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Hope in Shorts

In Amar’e Stoudemire, Knicks fans finally have a reason to believe.

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Stoudemire on the floor of Madison Square Garden for the first time as a Knick.   

Amar’e Stoudemire is not Jewish. I am sorry to be the bearer of bad tidings here: I know everyone was very excited.

The enthusiasm is understandable. He might not be LeBron James, but Stoudemire is one of those exceptional, otherworldly talents that the Knicks haven’t had in a generation. It’s been so long since someone like him has played here that I’m not sure we understand what we have. He dunks the basketball with a ferocity that seems to overwhelm the game itself; he attacks the basket as if beckoned there by evolution. Stoudemire has many facets to his game, but his signature act—driving the lane, throwing the ball down, defenders vaporized into dust underneath him—is so elemental and powerful that it may, by itself, change the trajectory of basketball in this town for the next decade. For years, Knicks fans have attempted to cheer for an endless parade of overhyped malcontents, has-beens, and never-weres, unlikable men playing an unlikable version of their game. We strove to survive the present, not daring to hope for the future. But now the future is here.

All that and he’s Jewish too?

Not quite. Sorry. Shortly after Stoudemire signed with the Knicks in July, he did travel to Jerusalem and Tel Aviv, telling Israeli reporters his mother had Jewish roots and that the trip was one of self-discovery. (When he was there, the Israeli newspaper Haaretz pointed out that he could join the national team.) It is true that he keeps kosher; one of the main job requirements of his assistant, Max, who accompanied Stoudemire at every step during his orientation week in New York last month, was to be sure every restaurant he visited met the athlete’s spiritual dietary requirements. (“It hasn’t been hard at all,” Max told me.) And yes, it’s true that he has a tattoo of the Star of David on his left hand, one of the most recent additions to a body that is beginning to run out of room for ink.

And yet Stoudemire’s agent, Happy Walters, told TMZ straight out that Stoudemire wasn’t Jewish. (“He thinks there may be some Jewish blood on his mother’s side, and he is researching it,” Walters said.) Stoudemire tweets things like, “Words Of Wisdom. In everything give thanks; for this is the will of GOD in CHRIST JESUS for you. 1 Thessalonians 5:23 NY, NY,” which is of a piece with the massive tattoo of Jesus he has on his bulging left deltoid. He claims he’ll observe Shabbat, which, unless he plans on taking every Friday-night and Saturday-day game off, is either uninformed or disingenuous.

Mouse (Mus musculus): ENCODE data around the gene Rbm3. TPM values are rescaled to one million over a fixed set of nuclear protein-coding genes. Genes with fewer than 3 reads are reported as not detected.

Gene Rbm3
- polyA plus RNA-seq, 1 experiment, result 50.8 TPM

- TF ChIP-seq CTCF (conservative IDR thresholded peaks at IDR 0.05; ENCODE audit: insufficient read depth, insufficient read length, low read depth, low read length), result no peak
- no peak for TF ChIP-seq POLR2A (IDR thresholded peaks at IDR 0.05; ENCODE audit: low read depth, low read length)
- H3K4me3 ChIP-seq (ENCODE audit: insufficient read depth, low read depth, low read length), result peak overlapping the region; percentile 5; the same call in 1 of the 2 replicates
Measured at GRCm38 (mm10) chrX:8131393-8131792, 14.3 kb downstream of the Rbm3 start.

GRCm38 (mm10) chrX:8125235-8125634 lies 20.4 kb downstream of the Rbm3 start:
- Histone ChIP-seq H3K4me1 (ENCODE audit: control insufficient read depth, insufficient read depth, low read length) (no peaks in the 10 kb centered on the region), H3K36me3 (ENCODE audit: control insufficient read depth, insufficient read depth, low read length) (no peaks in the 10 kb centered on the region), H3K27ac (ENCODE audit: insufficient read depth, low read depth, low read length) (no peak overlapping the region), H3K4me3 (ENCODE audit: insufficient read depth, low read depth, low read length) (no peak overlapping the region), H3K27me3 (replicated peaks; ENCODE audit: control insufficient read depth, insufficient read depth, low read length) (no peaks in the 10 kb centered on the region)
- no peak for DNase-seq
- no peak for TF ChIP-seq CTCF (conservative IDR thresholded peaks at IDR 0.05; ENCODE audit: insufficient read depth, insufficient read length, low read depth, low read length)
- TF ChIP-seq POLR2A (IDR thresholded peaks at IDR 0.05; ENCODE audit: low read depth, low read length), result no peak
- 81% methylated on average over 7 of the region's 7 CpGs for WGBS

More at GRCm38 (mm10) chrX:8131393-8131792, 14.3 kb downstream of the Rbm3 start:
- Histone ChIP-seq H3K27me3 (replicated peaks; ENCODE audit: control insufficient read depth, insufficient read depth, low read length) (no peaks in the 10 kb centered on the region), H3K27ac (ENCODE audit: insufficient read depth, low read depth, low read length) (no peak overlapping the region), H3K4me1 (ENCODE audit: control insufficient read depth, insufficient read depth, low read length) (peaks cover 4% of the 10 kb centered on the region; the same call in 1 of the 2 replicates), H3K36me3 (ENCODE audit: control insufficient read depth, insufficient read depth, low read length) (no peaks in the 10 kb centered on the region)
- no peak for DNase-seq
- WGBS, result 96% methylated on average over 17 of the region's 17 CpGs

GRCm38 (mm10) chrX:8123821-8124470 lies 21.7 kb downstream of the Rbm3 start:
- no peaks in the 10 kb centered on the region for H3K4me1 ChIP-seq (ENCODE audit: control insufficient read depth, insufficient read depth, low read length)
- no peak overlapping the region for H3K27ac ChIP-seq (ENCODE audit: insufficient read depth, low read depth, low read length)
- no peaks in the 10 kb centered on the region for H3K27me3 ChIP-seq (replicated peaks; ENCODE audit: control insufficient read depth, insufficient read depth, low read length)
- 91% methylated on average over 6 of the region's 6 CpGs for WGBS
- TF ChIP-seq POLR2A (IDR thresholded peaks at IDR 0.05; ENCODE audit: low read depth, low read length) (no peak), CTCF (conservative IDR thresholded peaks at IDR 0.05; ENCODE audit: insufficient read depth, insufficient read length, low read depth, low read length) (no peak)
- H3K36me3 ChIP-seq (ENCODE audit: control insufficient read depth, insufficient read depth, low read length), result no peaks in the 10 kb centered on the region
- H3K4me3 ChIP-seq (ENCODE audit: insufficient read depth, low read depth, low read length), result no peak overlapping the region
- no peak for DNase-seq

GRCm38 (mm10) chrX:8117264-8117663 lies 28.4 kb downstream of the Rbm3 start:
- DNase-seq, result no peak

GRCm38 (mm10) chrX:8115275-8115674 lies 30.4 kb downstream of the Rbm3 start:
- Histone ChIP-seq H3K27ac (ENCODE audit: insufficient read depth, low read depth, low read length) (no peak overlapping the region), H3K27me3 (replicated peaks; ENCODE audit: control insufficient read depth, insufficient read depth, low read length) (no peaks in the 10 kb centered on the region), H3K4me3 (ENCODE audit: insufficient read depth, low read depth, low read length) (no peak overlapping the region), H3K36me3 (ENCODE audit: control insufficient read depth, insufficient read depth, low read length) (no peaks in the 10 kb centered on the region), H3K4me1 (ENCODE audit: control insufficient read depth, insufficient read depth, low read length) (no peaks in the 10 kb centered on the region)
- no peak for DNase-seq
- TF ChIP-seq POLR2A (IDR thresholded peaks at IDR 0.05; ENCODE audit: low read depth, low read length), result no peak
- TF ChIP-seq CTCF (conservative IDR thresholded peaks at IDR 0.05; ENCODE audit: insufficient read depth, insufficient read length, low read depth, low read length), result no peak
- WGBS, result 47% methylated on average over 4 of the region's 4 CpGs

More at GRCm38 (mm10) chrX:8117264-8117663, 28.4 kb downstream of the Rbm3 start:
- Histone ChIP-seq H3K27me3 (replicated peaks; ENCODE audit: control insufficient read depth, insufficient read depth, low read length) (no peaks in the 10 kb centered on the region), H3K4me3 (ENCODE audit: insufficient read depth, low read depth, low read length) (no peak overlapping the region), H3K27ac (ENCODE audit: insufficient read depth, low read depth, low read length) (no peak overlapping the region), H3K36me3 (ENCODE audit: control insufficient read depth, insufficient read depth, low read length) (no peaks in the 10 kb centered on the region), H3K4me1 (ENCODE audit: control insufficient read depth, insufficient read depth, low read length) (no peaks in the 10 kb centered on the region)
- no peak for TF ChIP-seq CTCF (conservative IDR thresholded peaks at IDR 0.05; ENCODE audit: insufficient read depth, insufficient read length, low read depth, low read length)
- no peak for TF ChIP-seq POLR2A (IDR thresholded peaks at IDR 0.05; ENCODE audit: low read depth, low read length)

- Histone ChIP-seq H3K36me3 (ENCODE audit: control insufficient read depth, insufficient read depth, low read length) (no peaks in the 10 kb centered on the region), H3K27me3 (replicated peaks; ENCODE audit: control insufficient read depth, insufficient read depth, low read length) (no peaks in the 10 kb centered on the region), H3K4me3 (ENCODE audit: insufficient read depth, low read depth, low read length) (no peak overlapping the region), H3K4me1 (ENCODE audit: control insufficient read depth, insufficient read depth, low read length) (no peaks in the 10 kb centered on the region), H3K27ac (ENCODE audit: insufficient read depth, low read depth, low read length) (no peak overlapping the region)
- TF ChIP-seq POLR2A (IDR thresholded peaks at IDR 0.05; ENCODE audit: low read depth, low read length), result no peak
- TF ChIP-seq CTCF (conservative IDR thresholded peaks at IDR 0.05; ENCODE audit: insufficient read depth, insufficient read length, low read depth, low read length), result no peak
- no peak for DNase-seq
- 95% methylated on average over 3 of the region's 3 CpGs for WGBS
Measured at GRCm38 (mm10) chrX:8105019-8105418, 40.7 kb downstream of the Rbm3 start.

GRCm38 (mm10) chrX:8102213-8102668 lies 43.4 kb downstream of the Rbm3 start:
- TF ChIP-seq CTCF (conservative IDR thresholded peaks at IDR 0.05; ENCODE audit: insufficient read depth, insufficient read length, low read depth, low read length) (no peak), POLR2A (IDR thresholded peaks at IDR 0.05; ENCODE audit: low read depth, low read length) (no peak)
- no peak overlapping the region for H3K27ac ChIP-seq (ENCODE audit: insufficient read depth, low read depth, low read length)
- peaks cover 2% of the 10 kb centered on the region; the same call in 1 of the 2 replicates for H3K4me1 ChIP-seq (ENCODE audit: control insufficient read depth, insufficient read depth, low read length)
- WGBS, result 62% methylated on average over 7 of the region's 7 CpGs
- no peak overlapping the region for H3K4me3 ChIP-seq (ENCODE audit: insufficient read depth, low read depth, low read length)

Judaism, like most things in Stoudemire’s life, appears to be something he’s trying on in the absence of a typical personal foundation; he is a searcher, yes, but he is also a millionaire professional athlete who went to the pros straight out of high school and is still trying to catch up spiritually, emotionally, intellectually. In the meantime, and fortunately for the rest of us, he is quite certain about where he belongs in the physical realm: under the basket, standing over some guy who just got dunked on.

Growing up in Lake Wales, Florida, Stoudemire had a nightmarish childhood. His father died when he was 12, around the time Stoudemire first picked up a basketball. His older brother has a lengthy rap sheet, his half-brother is currently in jail, and his mother has been incarcerated several times. She was arrested multiple times in the Phoenix area while her son was playing there, eventually earning a three-year prison sentence for felony DUI following a car accident. (She served just under two years.) Stoudemire attended six different high schools, he says, to “make sure I stayed out of trouble.”

After being drafted by the Suns in 2002, Stoudemire made an immediate impact, his supernatural athleticism fueling slashing drives to the basket and acrobatic, violent dunks. But his gift was threatened by a 2005 knee injury that required microfracture surgery, a delicate procedure that was known as a last-ditch effort to save careers. (It didn’t help Allan Houston or Anfernee Hardaway.)

Stoudemire came back too early and struggled, causing most to fear that what made him him would be gone forever. But eventually he worked his way back, for a time altering his game—staying more earthbound but developing a deft mid-range jump shot—then gradually recovering explosiveness until he was arguably the most unstoppable offensive threat in the NBA in the second half of last season. “When you go through what he’s gone through, it makes you appreciate the career you have,” says Knicks coach Mike D’Antoni, who also coached Stoudemire for five years in Phoenix. “He wants to be considered one of the best players to ever play the game.”


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